A book by Axel Vervoordt on one of Japan's most prominent avant-garde Gutai artists. Sadaharu Horio, born in 1939 in Kobe, is a third-generation Gutai artist and a pioneer in modern Kobe performance art. He plucks various found objects-including household objects, string, bits of wood, branches, roots, planks, crates, boxes, stones, and a leather bag-in order to use them as surfaces on which to paint, it is not a matter of raising the banal to the level of an artwork. What he does also has little to do with the ritual of an ever-repeating practice. Every day, regardless of what is happening around him, or whether the earth may be trembling, he applies paint to the objects. To avoid making the choice of color himself, he sticks to the sequence of colors in the paint box. He thereby avoids everything that is connected with subjectivity. By always branding diverse objects in the same manner, he unites them into one whole. The paint is the link between mankind and the movements of the cosmos. Instead of portraying his own lifetime, it is the infinitude of time that is so wonderfully revealed here.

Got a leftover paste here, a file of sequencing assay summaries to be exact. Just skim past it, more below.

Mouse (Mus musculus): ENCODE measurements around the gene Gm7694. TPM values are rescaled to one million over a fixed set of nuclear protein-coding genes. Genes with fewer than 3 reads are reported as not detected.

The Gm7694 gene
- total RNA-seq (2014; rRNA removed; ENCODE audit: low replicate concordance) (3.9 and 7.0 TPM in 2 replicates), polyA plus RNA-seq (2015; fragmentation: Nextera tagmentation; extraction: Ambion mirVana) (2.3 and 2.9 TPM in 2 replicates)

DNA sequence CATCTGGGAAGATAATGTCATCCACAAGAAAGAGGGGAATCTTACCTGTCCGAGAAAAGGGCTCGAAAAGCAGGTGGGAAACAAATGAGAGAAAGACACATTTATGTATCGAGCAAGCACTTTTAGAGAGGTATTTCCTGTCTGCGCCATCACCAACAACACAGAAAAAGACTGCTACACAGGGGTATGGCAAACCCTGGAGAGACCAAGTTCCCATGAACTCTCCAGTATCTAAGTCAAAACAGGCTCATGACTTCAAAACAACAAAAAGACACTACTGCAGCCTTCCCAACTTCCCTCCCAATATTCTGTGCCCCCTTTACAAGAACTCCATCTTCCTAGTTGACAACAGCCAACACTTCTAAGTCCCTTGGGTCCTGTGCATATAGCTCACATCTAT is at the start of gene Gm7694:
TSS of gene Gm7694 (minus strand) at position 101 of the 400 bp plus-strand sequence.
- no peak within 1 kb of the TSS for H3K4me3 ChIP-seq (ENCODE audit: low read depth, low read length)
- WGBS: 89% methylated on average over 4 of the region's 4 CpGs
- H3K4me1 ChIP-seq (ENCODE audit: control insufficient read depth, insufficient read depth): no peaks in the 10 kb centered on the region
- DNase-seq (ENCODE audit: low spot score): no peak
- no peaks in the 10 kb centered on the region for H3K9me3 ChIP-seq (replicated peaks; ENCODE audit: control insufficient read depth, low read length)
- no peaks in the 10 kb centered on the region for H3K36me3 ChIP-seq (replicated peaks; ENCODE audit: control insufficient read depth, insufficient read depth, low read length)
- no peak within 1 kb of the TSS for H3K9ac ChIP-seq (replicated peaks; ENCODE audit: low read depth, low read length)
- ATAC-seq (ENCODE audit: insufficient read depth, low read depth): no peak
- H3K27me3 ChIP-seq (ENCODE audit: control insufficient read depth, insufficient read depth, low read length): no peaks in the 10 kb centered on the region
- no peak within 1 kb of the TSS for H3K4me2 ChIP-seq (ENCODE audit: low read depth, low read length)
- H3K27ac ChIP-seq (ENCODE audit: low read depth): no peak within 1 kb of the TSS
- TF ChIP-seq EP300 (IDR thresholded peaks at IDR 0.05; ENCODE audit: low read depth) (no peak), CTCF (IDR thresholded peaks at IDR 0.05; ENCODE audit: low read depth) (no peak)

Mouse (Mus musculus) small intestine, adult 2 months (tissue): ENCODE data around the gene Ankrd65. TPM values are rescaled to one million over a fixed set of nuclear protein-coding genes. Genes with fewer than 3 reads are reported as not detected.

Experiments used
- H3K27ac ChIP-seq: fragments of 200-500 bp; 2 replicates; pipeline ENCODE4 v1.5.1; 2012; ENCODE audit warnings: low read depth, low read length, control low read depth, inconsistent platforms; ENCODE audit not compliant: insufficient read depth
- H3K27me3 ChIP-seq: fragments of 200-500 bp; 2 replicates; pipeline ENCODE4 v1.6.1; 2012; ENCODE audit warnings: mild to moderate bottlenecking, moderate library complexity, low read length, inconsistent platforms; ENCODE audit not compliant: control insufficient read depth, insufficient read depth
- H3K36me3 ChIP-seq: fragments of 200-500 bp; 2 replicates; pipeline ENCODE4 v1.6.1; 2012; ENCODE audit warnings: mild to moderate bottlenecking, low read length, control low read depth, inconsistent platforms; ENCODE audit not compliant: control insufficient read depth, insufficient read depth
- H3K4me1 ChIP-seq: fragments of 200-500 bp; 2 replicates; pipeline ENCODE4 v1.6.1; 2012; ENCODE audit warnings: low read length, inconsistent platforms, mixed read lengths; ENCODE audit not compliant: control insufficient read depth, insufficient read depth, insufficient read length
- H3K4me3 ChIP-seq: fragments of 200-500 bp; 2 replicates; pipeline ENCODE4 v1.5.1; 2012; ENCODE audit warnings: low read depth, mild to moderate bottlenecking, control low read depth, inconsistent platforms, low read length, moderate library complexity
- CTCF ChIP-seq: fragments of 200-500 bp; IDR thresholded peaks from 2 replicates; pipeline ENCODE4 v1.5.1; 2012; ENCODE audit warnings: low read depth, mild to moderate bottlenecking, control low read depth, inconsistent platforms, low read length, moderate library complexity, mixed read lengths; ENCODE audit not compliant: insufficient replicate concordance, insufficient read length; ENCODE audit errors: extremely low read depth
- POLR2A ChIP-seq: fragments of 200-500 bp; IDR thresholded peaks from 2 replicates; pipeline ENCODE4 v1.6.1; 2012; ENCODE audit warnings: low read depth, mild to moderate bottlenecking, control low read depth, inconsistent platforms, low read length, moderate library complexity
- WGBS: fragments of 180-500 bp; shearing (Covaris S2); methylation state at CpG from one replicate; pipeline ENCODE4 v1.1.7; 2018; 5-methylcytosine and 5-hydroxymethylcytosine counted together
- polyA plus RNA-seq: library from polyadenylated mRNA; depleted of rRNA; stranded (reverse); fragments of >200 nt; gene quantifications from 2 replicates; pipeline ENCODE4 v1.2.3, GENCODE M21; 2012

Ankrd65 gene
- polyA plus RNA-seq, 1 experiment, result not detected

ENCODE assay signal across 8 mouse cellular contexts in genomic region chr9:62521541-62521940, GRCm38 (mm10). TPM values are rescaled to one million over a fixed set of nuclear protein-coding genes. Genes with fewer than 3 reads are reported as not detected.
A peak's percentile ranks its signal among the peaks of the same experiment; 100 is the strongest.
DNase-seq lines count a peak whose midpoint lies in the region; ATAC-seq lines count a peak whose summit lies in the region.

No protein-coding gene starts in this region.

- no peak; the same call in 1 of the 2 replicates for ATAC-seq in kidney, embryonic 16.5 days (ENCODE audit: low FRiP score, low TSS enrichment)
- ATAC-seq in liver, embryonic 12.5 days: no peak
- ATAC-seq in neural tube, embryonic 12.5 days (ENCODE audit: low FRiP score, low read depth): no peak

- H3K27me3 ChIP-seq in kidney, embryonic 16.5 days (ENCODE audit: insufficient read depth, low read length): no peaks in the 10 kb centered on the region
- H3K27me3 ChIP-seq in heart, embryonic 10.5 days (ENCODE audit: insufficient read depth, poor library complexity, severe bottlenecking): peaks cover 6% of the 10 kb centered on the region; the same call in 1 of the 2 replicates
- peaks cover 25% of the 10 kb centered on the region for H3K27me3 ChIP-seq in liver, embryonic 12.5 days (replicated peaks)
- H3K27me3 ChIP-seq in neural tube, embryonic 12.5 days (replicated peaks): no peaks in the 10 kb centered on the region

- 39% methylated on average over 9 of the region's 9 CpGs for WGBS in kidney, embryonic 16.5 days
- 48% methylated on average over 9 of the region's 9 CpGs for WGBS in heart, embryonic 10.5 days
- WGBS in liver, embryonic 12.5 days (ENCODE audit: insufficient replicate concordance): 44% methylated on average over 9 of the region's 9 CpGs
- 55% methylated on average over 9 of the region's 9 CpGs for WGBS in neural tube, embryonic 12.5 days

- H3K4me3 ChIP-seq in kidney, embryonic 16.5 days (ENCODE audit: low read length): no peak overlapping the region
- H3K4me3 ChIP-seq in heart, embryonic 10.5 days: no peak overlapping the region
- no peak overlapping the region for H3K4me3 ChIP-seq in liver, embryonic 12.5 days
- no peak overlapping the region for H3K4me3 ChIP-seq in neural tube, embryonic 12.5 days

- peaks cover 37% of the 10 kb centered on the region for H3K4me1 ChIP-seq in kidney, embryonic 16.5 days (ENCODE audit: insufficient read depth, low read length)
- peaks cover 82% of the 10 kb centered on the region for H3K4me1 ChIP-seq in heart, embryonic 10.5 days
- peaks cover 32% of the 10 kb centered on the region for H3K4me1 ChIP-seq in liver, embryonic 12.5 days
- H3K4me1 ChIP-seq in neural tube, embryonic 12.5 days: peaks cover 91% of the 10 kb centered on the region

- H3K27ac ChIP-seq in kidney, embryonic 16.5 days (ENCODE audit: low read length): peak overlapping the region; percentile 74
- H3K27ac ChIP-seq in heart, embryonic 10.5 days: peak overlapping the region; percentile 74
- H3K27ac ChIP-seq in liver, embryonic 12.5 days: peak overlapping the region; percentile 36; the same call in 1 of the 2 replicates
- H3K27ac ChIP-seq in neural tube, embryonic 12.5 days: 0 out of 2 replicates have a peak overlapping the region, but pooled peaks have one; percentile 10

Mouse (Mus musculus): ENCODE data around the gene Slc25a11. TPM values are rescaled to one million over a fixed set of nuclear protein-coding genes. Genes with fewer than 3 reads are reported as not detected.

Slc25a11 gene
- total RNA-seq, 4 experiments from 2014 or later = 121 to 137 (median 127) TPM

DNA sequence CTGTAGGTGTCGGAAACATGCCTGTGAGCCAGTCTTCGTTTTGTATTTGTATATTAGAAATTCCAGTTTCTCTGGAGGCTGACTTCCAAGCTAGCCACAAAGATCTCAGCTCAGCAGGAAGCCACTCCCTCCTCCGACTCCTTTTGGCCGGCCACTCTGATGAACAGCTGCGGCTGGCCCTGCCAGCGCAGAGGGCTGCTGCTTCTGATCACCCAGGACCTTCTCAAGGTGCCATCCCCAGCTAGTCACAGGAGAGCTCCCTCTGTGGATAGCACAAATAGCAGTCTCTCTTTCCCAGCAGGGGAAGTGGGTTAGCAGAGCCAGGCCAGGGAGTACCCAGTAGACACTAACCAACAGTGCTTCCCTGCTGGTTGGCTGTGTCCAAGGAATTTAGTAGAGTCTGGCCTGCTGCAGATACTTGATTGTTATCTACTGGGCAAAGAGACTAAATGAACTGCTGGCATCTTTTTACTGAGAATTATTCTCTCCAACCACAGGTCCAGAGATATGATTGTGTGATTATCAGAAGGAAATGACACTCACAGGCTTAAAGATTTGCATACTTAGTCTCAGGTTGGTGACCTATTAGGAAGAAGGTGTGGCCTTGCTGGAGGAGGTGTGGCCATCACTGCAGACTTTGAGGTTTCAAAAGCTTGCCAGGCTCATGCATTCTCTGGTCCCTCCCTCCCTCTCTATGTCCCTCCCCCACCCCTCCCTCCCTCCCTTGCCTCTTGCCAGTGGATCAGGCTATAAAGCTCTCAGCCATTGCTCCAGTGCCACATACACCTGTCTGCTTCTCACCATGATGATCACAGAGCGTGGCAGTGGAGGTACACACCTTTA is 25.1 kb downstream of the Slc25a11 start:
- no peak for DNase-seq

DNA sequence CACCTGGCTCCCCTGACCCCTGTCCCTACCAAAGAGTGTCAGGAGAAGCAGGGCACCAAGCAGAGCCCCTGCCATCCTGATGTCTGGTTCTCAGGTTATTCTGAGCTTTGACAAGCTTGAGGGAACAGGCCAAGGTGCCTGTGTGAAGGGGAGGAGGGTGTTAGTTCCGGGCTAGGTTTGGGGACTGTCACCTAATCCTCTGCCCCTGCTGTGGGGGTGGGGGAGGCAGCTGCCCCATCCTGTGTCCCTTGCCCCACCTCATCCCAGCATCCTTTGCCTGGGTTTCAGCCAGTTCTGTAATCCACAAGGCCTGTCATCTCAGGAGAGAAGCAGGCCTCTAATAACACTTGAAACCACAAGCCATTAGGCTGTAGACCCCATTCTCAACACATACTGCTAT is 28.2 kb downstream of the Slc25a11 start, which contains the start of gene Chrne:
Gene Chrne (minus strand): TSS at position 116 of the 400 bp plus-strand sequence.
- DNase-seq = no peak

Atsuo Yamamoto, curator of The Museum of Modern Art in Shiga (Japan) describes Horio’s work as follows: "The idea of creating so many drawings are connected to the issue of life and time. All his works are done under the one theme, to make "invisible" into visible. He always tries to grasp air (emptiness) or time, so essential for human-beings but hard to recognize. So many drawings are visualize of time (his life), so his sign with date is conceptually very important."